Ruth Reichl Calls for a New Women's Movement
Berkeley Arts and Letters - Hillside Club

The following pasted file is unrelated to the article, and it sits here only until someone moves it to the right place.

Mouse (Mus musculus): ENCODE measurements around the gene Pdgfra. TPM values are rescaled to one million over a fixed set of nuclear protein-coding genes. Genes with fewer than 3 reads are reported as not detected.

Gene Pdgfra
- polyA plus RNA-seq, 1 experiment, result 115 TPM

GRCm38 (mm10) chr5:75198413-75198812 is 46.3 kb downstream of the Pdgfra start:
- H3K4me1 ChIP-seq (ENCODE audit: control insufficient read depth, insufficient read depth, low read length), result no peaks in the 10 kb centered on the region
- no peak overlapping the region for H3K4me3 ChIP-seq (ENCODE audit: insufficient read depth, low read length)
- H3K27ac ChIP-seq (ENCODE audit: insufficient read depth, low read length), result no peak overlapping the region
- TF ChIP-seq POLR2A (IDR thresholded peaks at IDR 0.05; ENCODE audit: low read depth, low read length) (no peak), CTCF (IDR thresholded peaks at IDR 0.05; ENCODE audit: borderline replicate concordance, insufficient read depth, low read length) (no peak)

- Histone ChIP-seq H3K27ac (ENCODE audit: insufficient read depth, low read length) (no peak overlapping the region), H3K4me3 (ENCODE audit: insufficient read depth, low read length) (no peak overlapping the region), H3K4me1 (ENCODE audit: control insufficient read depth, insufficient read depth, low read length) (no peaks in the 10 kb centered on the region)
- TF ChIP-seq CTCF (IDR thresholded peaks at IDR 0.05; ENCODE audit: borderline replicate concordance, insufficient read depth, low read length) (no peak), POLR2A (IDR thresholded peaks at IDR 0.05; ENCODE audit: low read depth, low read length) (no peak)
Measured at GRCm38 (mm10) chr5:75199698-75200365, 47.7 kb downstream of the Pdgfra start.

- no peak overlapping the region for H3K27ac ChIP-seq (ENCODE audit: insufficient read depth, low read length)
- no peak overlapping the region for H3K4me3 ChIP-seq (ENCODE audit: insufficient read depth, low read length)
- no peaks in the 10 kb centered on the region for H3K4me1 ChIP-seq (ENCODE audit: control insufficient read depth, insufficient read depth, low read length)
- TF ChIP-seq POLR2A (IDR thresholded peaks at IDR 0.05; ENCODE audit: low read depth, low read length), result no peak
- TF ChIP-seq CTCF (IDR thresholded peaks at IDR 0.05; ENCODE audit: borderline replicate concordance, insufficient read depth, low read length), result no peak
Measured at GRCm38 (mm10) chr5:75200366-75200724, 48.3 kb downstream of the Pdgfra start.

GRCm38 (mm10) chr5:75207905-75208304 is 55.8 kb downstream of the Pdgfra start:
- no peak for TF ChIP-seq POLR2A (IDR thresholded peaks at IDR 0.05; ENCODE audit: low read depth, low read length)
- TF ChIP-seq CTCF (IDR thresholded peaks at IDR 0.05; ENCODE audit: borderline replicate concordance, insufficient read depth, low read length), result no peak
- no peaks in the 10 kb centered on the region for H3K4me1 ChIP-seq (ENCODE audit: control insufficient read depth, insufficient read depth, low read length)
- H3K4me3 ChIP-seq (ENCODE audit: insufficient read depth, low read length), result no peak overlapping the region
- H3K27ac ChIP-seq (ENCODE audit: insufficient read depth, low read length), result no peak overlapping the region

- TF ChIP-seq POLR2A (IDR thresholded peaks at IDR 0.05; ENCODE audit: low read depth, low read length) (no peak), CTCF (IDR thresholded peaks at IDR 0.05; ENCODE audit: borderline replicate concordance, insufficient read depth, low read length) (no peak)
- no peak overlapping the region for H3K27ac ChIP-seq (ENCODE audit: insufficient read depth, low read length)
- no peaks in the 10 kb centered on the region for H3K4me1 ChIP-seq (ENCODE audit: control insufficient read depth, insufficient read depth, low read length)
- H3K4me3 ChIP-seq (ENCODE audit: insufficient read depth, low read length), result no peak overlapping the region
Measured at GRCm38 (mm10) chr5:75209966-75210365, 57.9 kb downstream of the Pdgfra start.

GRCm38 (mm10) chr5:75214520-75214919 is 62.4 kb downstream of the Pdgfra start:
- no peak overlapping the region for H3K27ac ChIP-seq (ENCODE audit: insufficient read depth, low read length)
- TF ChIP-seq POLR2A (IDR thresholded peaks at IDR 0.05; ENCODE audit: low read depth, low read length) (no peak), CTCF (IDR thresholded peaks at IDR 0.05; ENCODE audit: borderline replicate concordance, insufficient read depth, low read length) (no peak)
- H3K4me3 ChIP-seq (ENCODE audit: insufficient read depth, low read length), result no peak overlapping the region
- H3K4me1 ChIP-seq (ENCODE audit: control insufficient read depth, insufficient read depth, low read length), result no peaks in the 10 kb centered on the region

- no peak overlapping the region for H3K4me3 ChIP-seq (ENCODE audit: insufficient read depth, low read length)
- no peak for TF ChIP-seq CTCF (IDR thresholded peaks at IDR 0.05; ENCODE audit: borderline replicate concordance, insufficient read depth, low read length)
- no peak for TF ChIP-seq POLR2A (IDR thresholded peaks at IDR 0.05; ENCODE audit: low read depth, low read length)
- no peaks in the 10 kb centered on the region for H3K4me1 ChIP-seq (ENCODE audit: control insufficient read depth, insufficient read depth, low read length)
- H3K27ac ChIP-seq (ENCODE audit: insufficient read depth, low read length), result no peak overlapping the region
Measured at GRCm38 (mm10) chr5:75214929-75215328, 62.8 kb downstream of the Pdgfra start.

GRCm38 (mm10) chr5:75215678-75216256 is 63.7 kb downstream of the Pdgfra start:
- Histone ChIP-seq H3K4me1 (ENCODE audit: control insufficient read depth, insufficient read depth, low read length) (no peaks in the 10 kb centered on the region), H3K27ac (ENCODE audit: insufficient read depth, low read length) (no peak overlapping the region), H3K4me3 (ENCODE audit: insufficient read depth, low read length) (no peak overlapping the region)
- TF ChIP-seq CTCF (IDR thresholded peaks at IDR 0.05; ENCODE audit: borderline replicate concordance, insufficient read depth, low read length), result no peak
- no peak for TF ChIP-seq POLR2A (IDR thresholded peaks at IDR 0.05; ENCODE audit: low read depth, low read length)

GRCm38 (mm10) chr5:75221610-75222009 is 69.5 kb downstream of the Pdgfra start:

Ruth Reichl admits that, "Like most women, I decided who my mother was long ago, sometime during childhood." But she built up the courage to go through an old box of her mother's letters, notes, and journals, spanning a lifetime from 1924 to 1988.As Reichl pieces together the story of her mother's life from these scraps of paper, she discovers a woman she never really knew and how much she missed by not knowing her better when she was alive. Miriam Brudno dreamed of becoming a doctor, like her father, but was discouraged by her parents who feared no one would marry her. Instead, she embarked on a more ladylike profession, opening a bookshop where she corresponded with authors and intellectuals all over the globe.She was almost thirty when she finally married and started a family, leaving her bookshop and her dreams behind. Smart and well-educated with too little to do to fill her days, Reichl's mother and her friends were often bored, miserable, and quietly rebellious. In Not Becoming in Mother, Reichl confronts the painful transition her mother made from a hopeful young woman to an increasingly unhappy older one and comes to understand the lessons of rebellion, independence, and self-acceptance that her mother succeeded in teaching her."As I came to know this new person, I began to see how much I owe her. Mom may not have realized her dreams...She did not have a happy life but she wanted one for me. And she made enormous emotional sacrifices to make sure that my life would not turn out like hers."